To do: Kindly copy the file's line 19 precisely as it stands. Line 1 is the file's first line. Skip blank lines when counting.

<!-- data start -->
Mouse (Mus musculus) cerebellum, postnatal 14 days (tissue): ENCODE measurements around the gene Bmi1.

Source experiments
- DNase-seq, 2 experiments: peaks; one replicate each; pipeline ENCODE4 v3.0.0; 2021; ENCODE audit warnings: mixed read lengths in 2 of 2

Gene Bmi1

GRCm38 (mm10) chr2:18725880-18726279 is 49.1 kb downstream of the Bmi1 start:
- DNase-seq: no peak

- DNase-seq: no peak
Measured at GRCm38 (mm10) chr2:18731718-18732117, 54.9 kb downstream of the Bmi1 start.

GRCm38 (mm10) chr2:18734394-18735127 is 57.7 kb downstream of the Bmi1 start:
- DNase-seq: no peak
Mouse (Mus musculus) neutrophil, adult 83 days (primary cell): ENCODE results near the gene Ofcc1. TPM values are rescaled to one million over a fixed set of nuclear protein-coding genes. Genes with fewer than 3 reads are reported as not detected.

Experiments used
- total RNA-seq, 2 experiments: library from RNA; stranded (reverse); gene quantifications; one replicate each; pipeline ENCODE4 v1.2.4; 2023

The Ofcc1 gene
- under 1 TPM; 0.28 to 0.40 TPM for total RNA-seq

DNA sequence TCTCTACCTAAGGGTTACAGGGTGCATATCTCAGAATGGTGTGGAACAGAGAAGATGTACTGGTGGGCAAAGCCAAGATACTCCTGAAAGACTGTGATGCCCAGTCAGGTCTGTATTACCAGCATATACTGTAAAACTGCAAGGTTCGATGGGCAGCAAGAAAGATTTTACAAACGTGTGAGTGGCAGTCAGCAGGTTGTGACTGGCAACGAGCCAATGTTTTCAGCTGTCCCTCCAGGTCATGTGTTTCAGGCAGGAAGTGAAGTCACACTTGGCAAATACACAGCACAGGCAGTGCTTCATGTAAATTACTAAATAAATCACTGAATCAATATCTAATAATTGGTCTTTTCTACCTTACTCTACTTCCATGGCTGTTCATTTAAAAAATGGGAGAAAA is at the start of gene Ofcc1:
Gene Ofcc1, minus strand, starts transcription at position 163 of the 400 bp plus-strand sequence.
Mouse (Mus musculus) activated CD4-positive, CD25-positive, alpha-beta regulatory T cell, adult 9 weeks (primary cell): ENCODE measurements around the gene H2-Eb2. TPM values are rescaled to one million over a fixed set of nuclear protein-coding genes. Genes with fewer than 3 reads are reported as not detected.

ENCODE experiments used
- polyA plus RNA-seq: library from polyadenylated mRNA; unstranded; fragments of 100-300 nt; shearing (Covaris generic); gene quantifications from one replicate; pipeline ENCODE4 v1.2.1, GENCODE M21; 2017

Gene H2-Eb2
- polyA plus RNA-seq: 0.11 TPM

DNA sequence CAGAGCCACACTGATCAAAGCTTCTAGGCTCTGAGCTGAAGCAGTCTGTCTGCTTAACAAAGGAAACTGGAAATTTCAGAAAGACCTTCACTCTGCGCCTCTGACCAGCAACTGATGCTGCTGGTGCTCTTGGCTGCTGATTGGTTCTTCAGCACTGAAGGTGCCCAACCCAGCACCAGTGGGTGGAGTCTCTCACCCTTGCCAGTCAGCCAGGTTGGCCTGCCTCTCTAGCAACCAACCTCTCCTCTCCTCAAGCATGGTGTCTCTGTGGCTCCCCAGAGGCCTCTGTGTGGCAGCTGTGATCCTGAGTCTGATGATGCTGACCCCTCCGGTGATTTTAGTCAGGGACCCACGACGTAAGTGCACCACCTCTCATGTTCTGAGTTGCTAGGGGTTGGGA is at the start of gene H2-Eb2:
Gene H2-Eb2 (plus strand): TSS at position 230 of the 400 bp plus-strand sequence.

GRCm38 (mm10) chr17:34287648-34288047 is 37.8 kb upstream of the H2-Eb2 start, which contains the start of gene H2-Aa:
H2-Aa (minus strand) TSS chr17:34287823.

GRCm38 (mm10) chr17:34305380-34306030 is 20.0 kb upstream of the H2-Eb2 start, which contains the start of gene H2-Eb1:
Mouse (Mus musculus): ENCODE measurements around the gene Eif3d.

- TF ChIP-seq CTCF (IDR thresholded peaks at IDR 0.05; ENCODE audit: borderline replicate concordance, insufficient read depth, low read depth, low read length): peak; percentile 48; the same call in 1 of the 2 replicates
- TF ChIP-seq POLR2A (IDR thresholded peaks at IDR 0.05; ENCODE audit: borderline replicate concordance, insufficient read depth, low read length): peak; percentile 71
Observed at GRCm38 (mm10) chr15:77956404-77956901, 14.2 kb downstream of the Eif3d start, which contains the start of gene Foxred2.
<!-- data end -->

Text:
ENCODE experiments used